Some home truths – the i20's drive is just not as good as either the Suzuki Swift or Ford Fiesta. The steering is very light, which results in a sense of floating over the road – however, the flip side of that is it being very easy to drive around town. A new and much more economical engine was added to the i20 range in 2012, that gives it more of an efficient edge – the 74bhp 1.1-litre CRDi diesel Blue can return 88.3mpg and emits only 84g/km of CO2, which makes it one of the most efficient non-electric cars you can buy in the UK. The 1.1-litre diesel is also really efficient, but it also under-performs – taking 15.7 seconds to accelerate from 0-62mph, which requires some extra bravery when pulling out at busy junctions. For the best balance, we’d recommend the 89bhp 1.4-litre diesel because it can return 76.3mpg and emits a road-tax-free 96g/km, but also accelerates from 0-62mph in a much more desirable 13.5 seconds.
Price, value for money & options
Shames rivals on standard equipment and price
As is common for Hyundai, the i20 is loaded with equipment and accessories. The base-spec Classic comes fitted with air-conditioning, six airbags, electric windows and an MP3 player-compatible CD stereo as standard. You lose the air-conditioning in the eco-friendly Blue model in favour of a stop-start system and more fuel-efficient tyres. The Active spec adds 15-inch alloy wheels and Bluetooth connectivity, while Comfort models have 15-inch alloy wheels, an iPod connection, electric heated folding mirrors and steering-wheel-mounted audio controls. Lastly, the top-spec Style gets 16-inch alloys, automatic headlights and windscreen wipers, rear parking sensors, auto-dimming mirrors, climate control and front fog lights, plus a leather steering wheel and gearlever. That's a lot for your money, especially when you consider how competitively priced the i20 is compared to its main rivals, such as the Ford Fiesta, with each model actually being about £1,000 cheaper that the same-level Fiesta. Resale values in the used car market are also fairly strong, with Hyundai's brand growing in reputation and more and more buyers looking for small, economical cars.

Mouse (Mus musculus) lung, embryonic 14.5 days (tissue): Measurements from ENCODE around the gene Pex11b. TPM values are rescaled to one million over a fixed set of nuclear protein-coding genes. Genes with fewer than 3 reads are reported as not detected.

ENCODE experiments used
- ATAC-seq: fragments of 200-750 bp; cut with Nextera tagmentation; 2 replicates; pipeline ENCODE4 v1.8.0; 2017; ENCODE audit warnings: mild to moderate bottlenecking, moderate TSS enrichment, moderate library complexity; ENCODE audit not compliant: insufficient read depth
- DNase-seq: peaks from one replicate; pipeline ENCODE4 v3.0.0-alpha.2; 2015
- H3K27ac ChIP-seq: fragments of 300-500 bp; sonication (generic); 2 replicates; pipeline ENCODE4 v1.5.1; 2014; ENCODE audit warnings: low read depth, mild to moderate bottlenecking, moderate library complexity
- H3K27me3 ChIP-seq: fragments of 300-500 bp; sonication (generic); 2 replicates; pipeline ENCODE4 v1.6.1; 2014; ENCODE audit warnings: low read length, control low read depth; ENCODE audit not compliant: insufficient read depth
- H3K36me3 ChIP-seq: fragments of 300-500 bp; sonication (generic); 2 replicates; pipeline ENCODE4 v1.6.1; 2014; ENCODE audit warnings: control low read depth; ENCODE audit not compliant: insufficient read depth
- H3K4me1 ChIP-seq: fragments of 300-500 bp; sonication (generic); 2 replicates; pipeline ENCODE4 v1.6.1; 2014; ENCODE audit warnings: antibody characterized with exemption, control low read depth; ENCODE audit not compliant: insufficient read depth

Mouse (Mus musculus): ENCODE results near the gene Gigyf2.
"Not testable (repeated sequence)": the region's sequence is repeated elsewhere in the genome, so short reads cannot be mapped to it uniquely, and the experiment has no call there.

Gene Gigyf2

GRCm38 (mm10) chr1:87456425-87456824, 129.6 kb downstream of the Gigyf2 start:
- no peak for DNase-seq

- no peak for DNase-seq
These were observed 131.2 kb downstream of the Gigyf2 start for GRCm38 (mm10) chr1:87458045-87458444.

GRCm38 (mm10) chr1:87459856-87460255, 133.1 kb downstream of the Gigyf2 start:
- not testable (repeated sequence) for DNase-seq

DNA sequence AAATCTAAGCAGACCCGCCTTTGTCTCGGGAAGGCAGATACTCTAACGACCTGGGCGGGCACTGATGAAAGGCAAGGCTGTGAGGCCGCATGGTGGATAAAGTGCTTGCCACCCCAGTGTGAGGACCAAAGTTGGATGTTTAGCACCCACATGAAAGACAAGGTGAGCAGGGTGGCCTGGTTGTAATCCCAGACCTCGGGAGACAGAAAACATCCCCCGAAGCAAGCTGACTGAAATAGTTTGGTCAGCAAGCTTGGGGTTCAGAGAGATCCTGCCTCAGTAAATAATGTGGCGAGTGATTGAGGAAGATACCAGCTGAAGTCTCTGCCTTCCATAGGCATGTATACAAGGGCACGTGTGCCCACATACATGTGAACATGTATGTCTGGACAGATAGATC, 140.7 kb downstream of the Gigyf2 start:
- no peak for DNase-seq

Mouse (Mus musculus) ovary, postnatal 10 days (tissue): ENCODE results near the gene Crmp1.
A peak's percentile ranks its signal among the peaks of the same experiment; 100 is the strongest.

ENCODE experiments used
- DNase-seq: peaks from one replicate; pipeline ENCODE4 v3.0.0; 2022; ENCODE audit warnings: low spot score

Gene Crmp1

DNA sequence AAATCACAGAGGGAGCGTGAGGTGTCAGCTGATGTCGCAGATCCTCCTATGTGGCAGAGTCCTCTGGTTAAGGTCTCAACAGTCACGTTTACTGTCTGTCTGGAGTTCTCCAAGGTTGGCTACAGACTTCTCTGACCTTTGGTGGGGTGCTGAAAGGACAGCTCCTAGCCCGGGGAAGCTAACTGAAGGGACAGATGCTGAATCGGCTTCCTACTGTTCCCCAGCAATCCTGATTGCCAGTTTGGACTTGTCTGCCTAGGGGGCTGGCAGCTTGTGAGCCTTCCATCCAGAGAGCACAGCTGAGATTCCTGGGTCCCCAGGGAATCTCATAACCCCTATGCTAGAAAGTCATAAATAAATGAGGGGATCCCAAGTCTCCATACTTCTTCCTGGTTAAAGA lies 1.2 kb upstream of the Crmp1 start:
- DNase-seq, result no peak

What the others say
"Spacious interior, great value for money and a comfortable ride. But dull looks, cheap interior plastics and less fun than its rivals."
"The i20 is an affordable car to buy, and the increased efficiency means you'll pay less to run it. Don't think that Hyundai is stingy with kit, either. It will do everything you ask of it, but competitors such as the Ford Fiesta and Volkswagen Polo will do them better. Still, the Hyundai is a shade cheaper than those competitors, so it's an excellent budget choice."
"The first thing you notice once inside the i20 is how firm the seats are. They're certainly supportive, especially for the lower back, but on longer journeys the lack of softer padding can be uncomfortable. Still there's plenty of space - both in the front and back."
Last updated: 12 Dec 2013